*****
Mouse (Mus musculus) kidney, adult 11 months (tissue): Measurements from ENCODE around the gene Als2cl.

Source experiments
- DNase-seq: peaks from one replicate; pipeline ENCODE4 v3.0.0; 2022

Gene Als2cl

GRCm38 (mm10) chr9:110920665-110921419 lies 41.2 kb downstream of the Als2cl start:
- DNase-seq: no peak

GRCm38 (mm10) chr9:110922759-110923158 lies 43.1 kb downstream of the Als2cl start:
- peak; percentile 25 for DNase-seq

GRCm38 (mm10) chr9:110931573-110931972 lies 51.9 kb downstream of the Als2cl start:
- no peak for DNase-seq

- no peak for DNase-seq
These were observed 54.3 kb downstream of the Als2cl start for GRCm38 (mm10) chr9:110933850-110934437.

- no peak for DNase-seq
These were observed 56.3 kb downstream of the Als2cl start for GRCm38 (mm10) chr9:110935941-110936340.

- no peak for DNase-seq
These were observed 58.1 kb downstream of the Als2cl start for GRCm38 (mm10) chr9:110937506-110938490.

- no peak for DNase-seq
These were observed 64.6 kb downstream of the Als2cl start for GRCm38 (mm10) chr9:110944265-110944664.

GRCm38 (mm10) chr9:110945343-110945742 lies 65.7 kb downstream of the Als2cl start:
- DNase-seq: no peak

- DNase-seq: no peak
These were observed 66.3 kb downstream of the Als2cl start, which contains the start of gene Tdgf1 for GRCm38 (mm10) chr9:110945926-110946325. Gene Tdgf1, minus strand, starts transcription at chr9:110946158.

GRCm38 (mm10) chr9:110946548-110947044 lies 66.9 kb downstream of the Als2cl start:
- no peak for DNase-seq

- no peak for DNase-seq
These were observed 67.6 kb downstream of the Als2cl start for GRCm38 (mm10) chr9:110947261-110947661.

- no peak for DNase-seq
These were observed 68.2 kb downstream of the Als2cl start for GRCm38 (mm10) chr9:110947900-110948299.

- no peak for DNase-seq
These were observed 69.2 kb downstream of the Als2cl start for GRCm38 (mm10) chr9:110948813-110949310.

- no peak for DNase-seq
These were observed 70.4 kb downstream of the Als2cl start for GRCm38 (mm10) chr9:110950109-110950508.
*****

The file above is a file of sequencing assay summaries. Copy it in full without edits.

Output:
Mouse (Mus musculus) kidney, adult 11 months (tissue): Measurements from ENCODE around the gene Als2cl.

Source experiments
- DNase-seq: peaks from one replicate; pipeline ENCODE4 v3.0.0; 2022

Gene Als2cl

GRCm38 (mm10) chr9:110920665-110921419 lies 41.2 kb downstream of the Als2cl start:
- DNase-seq: no peak

GRCm38 (mm10) chr9:110922759-110923158 lies 43.1 kb downstream of the Als2cl start:
- peak; percentile 25 for DNase-seq

GRCm38 (mm10) chr9:110931573-110931972 lies 51.9 kb downstream of the Als2cl start:
- no peak for DNase-seq

- no peak for DNase-seq
These were observed 54.3 kb downstream of the Als2cl start for GRCm38 (mm10) chr9:110933850-110934437.

- no peak for DNase-seq
These were observed 56.3 kb downstream of the Als2cl start for GRCm38 (mm10) chr9:110935941-110936340.

- no peak for DNase-seq
These were observed 58.1 kb downstream of the Als2cl start for GRCm38 (mm10) chr9:110937506-110938490.

- no peak for DNase-seq
These were observed 64.6 kb downstream of the Als2cl start for GRCm38 (mm10) chr9:110944265-110944664.

GRCm38 (mm10) chr9:110945343-110945742 lies 65.7 kb downstream of the Als2cl start:
- DNase-seq: no peak

- DNase-seq: no peak
These were observed 66.3 kb downstream of the Als2cl start, which contains the start of gene Tdgf1 for GRCm38 (mm10) chr9:110945926-110946325. Gene Tdgf1, minus strand, starts transcription at chr9:110946158.

GRCm38 (mm10) chr9:110946548-110947044 lies 66.9 kb downstream of the Als2cl start:
- no peak for DNase-seq

- no peak for DNase-seq
These were observed 67.6 kb downstream of the Als2cl start for GRCm38 (mm10) chr9:110947261-110947661.

- no peak for DNase-seq
These were observed 68.2 kb downstream of the Als2cl start for GRCm38 (mm10) chr9:110947900-110948299.

- no peak for DNase-seq
These were observed 69.2 kb downstream of the Als2cl start for GRCm38 (mm10) chr9:110948813-110949310.

- no peak for DNase-seq
These were observed 70.4 kb downstream of the Als2cl start for GRCm38 (mm10) chr9:110950109-110950508.